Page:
As those of us who lived through the 1970s can attest, a precipitous plunge from a dizzying height is unpleasant and corrosive.
It is difficult to clear the stench of failure as confidence disappears and efforts to turn fortunes around become increasingly difficult and, eventually, all but impossible. Gloom overwhelms supporters, envelops the people running the club and actively dissuades players from joining an atrophying enterprise.
While Town’s survival against the odds in the top flight was always likely to end, the nature of the drop is beginning to look ominously similar to that sepia tinged nightmare which sucked all the life out of the club for 8 years until Buxton; 1 point from 11 games, a numbing scarcity of goals and the absence of anything resembling normal fortune weighs very heavily on the shoulders of a squad short of the necessary quality to stage even a token revival.
In truth, the decline has been evident since Leicester away in the new year of 2018 – points against Stoke, and the epic performances at Manchester City and Chelsea saved us, but only because our momentum had provided a cushion in 2017. Over one year on, the decline shows no sign of being reversed and there is a real possibility that we are already too far gone to prevent a spiral of doom.
With the exhausted and disillusioned Wagner gone, another German has stepped in to the fray facing huge challenges.
Jan Siewert’s first game proved to be a pretty seamless transition. The announcement of the team highlighted the shallow pool of quality available, the almost certain dearth of goals in it and, without Mooy and Billing, a shortfall in creativity and nous.
Within 3 minutes, Everton took the lead when Davies was allowed to wander in to the box, untroubled by marking as Hogg stood by, square to Richarlison whose first shot was parried back to him to score.
The concession was not enough to stir the home side who played like strangers for 20 minutes and the Toffees looked capable of dismantling them at will. But for poor decision making in the final third – the scousers had confidence issues themselves – Town would have been buried long before half time.
Struggling to make any impression on a game slowly deteriorating, the hosts couldn’t even rely on stalwarts such as Schindler, who nearly gifted Everton a second with a terrible attempt at what was a straightforward pass intended for Zanka, or Hogg who was given a torrid time by Sigurdsson and the first attempt of any significance came just before half time when Mounié shanked a weak effort well wide.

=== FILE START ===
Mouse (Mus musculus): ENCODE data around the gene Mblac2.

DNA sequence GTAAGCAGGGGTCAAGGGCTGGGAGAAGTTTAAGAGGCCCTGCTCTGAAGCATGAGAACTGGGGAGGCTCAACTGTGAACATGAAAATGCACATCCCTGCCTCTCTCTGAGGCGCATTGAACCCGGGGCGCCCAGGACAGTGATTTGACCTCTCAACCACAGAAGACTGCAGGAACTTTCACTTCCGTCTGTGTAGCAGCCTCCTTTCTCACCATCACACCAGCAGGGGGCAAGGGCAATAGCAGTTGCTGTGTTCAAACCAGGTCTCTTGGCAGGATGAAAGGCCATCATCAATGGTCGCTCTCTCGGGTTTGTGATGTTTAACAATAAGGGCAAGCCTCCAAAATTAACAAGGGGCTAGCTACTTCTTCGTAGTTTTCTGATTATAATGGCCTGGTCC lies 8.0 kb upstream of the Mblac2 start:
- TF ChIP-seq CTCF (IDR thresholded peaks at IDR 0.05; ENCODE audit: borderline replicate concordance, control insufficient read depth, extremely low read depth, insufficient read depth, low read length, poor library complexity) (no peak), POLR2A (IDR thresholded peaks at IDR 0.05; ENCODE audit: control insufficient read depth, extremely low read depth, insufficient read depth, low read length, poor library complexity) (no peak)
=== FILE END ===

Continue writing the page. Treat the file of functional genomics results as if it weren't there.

Failing to land a punch on an Everton side which ran out of ideas about halfway through the half and the debilitating lack of innovation and thrust was all too familiar and the visitors adopted a comfortable cruise control perhaps induced by the stern refusal of their opponents to provide the home support with anything resembling hope.
The sum of the home team’s parts were decidedly less than the whole, not helped by the inclusion of the inexperienced Bacuna, who does display some encouraging attributes at times and Diakhaby, who remains, despite becoming a central figure in the events of the second half, horribly raw. The totem of the now widely disparaged, to put it mildly, summer transfer activity looks severely out of his depth and cruelly exposed. The new manager’s options were limited, however, with Mbenza ruled out of contention with injury.
The second half was following a similar pattern – sustained mediocrity from Town and unconvincing, if competent, dirge from the visitors – and it was easy to predict a now routine, deceptively narrow, home defeat until a very good through ball from Bacuna found Diakhaby alone and free to run at goal. Wether the young man would have scored a potentially confidence boosting goal became moot as Digné brought him down leaving the referee no option but to reach for his red card.
Mooy, on as a substitute and already making a positive difference despite inevitable rustiness, got the free kick on target with a decent effort but Pickford was equal to it, pulling off a spectacular looking routine save.
The Australian influence lifted the Terriers a little and with Everton’s deeply comfortable control disrupted with the loss of two left backs in quick succession – Digné had replaced Baines – hope reared its ugly head.
Town’s best chance fell to Kachunga. A poorly executed simple pass by Diakhaby to Mooy somehow rebounded back to the youngster who then produced a great piece of skill to get past a defender and deliver a perfect cross – the very definition of enigmatic over the course of a few seconds. There was little wrong with Kachunga’s header but Pickford pulled off a genuinely remarkable save to thwart him.
Admiration of the England keeper’s quality was tinged with the realisation that the save was just a further illustration of how immensely difficult it is to compete. For all their troubles – which appear pretty laughable from our perspective but, you know, relativity – Everton have been in the top flight since the 50s and can recruit at a high, if not the highest, level.
A point would have been earned, however, had the referee spotted a blatant pull on Kongolo’s shirt in the box in injury time. That he gave a free kick to Everton simply added insult. Again. There has been only limited outrage at another egregious decision going against us; it has now become normalised.
The painful process of reverting to the mean is now entrenched. The optimist can hope that the return of Mooy and Billing to midfield could spark some sort of inspiration which will help us achieve our last remaining goals; beating Derby’s record low points total, restoring a vestige of pride and building the foundations for a decent season in the Championship. They are hopes difficult to envision in the current fog of malaise.